If you see a taco cart at the corner, keep going. This Lincoln Heights stand is more of a full-blown operation, which sits in the middle of a long alleyway. You’ll know it when you get there, because it’ll be a party: There’s usually music, and late-night revelers, families and all other walks of life are here and lined up for some of the city’s best tacos. Al pastor is the staple, and every options here is only $1—just be sure to tell them you want a free broth-soaked potato to go with it, then make your way to the serve-it-yourself salsa stations. Welcome to the party.
Named after the ancient Mayan site, this unassuming cantina from celebrated chef Gilberto Cetina specializes in affordable, authentic Yucatecan cuisine. There are tortas and full plates and tamales and even a handful of breakfast items, but we're sold on the tacos, which come buried in saucy meats and tart pickled red onions. Try the cochinita pibil (marinated pork), the panuchos (miniature stuffed tortillas) and the octopus tacos—though take our advice and administer the habanero sauce carefully: A single excess drop of the fiery liquid will have steam shooting out of your ears.
Yes, we hear you haters—Ricky’s Fish Tacos doesn’t make their own tortillas, and in other Ensenada-style tacos you can occasionally find more traditional angel shark instead of the cheaper catfish used here. But there is some serious deep-fryer magic going on at Ricky’s: Crunchy oregano-flecked batter surrounds fluffy fish and shrimp to make amazing deep-fried pillows of flavor. Crisp jalapeño slices and a smoky red salsa add wonderful kick, making for a fantastic fish taco ($3.50) that packs more than a few crave-worthy bites. We aren’t the only ones who feel this way—expect a line. Check Twitter to confirm the truck’s hours each day.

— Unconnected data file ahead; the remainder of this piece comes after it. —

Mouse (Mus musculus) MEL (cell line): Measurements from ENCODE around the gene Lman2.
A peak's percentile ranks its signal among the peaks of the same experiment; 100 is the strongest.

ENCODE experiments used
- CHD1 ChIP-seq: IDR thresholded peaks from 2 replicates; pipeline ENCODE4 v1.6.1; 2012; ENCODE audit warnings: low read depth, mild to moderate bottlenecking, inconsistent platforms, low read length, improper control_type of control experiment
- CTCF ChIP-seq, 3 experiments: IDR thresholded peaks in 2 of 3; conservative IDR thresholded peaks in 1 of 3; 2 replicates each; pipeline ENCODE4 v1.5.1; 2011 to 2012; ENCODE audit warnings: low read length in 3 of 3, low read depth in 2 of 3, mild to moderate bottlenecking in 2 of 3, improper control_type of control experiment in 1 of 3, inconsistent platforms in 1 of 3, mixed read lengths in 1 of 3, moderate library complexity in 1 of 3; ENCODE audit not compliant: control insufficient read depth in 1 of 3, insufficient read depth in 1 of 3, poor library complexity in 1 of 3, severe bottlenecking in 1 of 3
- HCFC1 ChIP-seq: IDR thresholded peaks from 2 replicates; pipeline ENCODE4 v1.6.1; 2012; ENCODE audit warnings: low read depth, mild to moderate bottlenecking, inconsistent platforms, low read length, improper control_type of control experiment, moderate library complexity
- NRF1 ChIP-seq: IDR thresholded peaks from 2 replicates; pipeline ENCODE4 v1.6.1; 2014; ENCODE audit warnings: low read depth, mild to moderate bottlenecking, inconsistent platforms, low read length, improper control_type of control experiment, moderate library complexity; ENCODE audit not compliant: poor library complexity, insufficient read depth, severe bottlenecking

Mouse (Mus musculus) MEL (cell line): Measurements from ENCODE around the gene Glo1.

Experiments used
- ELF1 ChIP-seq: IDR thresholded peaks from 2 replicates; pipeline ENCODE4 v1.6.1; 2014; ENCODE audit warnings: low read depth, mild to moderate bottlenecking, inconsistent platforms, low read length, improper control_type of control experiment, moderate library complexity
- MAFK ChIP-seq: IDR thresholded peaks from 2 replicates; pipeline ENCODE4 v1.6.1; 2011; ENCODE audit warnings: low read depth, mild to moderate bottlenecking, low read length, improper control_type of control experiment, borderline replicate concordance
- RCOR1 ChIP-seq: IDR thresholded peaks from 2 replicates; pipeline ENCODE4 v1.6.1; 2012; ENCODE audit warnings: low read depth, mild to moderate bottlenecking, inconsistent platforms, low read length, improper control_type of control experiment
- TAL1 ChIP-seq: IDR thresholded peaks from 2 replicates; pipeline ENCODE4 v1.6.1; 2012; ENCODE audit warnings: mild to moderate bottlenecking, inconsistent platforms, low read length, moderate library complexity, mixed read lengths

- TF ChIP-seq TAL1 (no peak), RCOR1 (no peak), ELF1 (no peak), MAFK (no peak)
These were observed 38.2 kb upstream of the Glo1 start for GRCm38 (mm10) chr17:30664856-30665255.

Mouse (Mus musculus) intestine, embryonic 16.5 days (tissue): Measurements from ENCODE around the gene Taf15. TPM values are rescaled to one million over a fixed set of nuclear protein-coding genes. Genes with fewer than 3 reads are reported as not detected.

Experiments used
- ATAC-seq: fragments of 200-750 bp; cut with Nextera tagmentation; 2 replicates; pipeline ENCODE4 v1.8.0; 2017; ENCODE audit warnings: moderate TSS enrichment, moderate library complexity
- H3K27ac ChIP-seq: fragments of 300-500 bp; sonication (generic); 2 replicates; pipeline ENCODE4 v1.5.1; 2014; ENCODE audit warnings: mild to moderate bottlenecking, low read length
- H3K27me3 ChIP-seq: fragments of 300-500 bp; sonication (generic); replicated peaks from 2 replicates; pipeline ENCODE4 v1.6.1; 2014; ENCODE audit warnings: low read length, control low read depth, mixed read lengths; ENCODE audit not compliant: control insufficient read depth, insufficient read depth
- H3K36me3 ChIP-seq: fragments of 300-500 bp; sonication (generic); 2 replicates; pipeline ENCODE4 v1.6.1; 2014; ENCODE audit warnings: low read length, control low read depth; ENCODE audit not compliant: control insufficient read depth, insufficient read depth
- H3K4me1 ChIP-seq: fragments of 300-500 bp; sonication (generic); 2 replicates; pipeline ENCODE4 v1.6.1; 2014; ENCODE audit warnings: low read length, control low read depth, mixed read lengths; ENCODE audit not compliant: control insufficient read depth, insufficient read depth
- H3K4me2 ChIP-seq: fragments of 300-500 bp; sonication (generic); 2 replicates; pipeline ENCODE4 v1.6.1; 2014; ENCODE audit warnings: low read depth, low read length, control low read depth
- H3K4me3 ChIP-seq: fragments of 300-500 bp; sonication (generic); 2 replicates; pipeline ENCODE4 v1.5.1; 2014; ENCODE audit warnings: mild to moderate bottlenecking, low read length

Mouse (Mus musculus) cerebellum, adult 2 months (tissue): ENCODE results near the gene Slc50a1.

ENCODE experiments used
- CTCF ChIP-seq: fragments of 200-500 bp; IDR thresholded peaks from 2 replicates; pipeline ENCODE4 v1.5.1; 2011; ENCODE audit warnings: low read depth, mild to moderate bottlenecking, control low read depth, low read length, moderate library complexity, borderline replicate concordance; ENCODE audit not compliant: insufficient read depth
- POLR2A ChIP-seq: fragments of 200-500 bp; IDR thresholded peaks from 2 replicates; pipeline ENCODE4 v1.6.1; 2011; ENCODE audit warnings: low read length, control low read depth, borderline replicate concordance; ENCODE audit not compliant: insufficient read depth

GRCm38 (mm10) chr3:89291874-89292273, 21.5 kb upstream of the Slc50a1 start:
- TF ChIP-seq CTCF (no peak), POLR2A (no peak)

The Tacos Cuernavaca truck sets up Thursday to Sunday on the edge of the taco mecca that is East L.A., serving up street food Morales-style. The cecina tacos here feature a thin sheet of excellent cured beef topped with onions and a chile de arbol salsa that tastes as bright as its color—these treats are street tacos at their best. There are other tasty options, too, and for the truly hungry there is the Alambre Ilegal (around $30): a huge pile of greasy goodness (meats, cheese, peppers and onions, and pretty much anything else you can imagine), topped with lobster tails and accompanied by corn tortillas for taco assembling. Not just a taco truck, the extensive menu here includes delicious picaditas, tlacoyos and huaraches. We’ll have one of everything.
We were turned on to this stand when taco kingmaker Bill Esparza raved about the carne asada. The asada is great, and the vampiro here is our favorite—a taco tortilla fried until crispy and slightly concave, covered in cheese, asada and salsa—just be sure to get the grilled onions and hot peppers, too. It’s a delicious taco, and toward the center, where the meat juices and cheese have pooled and the tortilla is softer, it’s also a little like a delicious cheeseburger. For those who prefer seafood, La Carreta's still your destination: Their callo de hacha fresco, a plate of full of plump scallops and shrimp, is spicy, bright and a crowd-pleaser. The kitchen is a trailer pulled by a truck, and the stand even includes a covered seating area. Follow along on Instagram for updates.
With one owner hailing from Nayarit and the other from Sinaloa, the influence of both coastal regions mingles at this small eatery, resulting in an extensive seafood menu. The tacos are varied and fun, thanks in part to two of the owners’ culinary-schooled kids who bring their own twist on the family trade—you see it specifically in the Taco a la Diabla ($4), filled with terrific battered shrimp on a bed of cheese with cream sauce and fresh slaw. Also known for their ceviches, tostadas, lobster nachos and soups, mariscos fans are sure to be pleased.